Being a perfectionist is a great thing, in my opinion. A Korean friend recently said that the Western psychology labels perfectionism as almost a disorder. But in the engineering field, he said, perfectionism is critical to success. That’s because one tiny error in calculation can have catastrophic outcomes, such as explosions.
Why settle for less than our personal best?
Here are some of my ethics that defy common Western views.
First, anger management is not a good thing. Instead, complete anger cessation should be the true measure of success. We can stop all anger from manifesting if we never articulate anger but instead express love.
Second, there is no such thing as healthy jealousy. Jealousy invokes anger, which leaves ourselves and others in the quake of bitterness. Instead, showing heart-based love to our rivals leads us closer to a perfect outcome.
Third, performing subpar at sports, work, or school should never be our endeavor. When I played volleyball in junior high, I was terrible. I could hardly hit the ball over the net. Instead of staying in this rut, I inquired about proper form and spent time after school practicing serves over and over, using proper technique. I won the “most improved” award for the team and a bronze medal for top athlete. Steady adjustments need to happen whenever we have room to grow into better performers.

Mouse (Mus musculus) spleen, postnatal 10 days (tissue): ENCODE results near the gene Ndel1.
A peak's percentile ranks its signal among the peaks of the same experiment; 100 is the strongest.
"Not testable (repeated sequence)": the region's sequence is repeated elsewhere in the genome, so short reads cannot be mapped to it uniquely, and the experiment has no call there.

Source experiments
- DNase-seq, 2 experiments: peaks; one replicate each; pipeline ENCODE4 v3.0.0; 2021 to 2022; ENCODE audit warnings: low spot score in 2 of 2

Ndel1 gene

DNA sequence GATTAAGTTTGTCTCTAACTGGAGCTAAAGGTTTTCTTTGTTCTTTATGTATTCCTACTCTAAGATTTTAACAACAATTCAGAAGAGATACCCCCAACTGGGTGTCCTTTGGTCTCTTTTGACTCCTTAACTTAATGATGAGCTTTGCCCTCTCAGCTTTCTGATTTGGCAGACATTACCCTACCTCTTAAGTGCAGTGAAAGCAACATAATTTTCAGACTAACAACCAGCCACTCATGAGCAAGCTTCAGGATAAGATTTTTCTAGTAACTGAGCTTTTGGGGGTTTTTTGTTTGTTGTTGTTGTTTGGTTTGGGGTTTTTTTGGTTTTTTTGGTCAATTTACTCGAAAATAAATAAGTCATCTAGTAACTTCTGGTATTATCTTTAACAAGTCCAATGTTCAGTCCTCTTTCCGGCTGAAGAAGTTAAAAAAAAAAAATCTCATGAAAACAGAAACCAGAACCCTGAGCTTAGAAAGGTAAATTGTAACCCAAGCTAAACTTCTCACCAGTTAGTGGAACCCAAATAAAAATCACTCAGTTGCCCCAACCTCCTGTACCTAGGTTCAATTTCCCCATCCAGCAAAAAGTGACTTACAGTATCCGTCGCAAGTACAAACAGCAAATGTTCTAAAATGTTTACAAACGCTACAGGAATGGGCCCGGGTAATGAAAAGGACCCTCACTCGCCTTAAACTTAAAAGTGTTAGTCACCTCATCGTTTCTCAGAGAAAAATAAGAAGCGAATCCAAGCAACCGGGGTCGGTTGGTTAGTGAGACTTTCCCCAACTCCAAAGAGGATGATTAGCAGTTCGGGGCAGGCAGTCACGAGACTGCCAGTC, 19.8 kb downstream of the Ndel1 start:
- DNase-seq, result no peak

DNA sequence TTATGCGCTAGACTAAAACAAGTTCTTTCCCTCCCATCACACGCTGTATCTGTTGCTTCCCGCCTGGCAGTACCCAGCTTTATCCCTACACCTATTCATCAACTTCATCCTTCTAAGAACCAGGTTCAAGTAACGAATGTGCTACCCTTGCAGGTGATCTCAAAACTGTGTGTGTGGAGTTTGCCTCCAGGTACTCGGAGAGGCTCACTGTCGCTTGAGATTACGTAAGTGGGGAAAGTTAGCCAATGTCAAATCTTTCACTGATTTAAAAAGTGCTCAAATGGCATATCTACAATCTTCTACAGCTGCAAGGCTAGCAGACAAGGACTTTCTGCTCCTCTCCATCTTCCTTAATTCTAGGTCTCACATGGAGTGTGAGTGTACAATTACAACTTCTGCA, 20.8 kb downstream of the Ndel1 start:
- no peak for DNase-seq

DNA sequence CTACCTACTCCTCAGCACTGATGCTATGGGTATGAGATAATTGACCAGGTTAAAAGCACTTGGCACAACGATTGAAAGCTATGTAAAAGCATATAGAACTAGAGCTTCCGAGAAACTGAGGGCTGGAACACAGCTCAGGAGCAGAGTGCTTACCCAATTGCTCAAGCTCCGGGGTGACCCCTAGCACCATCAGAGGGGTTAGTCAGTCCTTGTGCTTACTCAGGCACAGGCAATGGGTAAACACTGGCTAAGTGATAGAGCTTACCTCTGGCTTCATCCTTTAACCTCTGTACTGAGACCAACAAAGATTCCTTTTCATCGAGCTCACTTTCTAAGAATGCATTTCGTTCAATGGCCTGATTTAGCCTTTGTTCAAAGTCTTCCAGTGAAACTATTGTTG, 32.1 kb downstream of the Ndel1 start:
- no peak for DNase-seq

Fourth, there is no such thing as healthy or constructive criticism. This point comes from author Paul Friedman. He says criticism is negative, no matter how we try to frame it. It’s good to accept criticism as a learning tool, but never ideal to dish it out on others.
Fifth, boundaries are never healthy with people we love most, namely our spouses. Instead of boundaries (which are like walls), why not demonstrate selflessness, empathy, and an outpouring of nothing but love?
Fifth, we can train our mind to be happy 24-7. We can reframe everything that happens into positives, even when the events are catastrophic. Reframing negatives into positives helps us lead happy lives.
Sixth, aiming for the perfect diet is paramount. People often say, “You’ve got to live a little,” or, “You’ve got to treat yourself every now and then.” I quit sugar for the year (with the exception of fruit). Now, no more acne. No more rotted teeth. No more sugar cravings. I also quit caffeine. Now, no more restless nights. No more crashes in the day. No more heart palpitations and anxiety.
Lastly, I believe perfectionism is a good thing. If perfectionism prevents us from meeting deadlines, then we haven’t yet achieved the perfectionist ideal. It’s a myth, in my opinion, that true perfectionism is a bad thing.
Just ask someone from another culture or vocation, and they just might agree.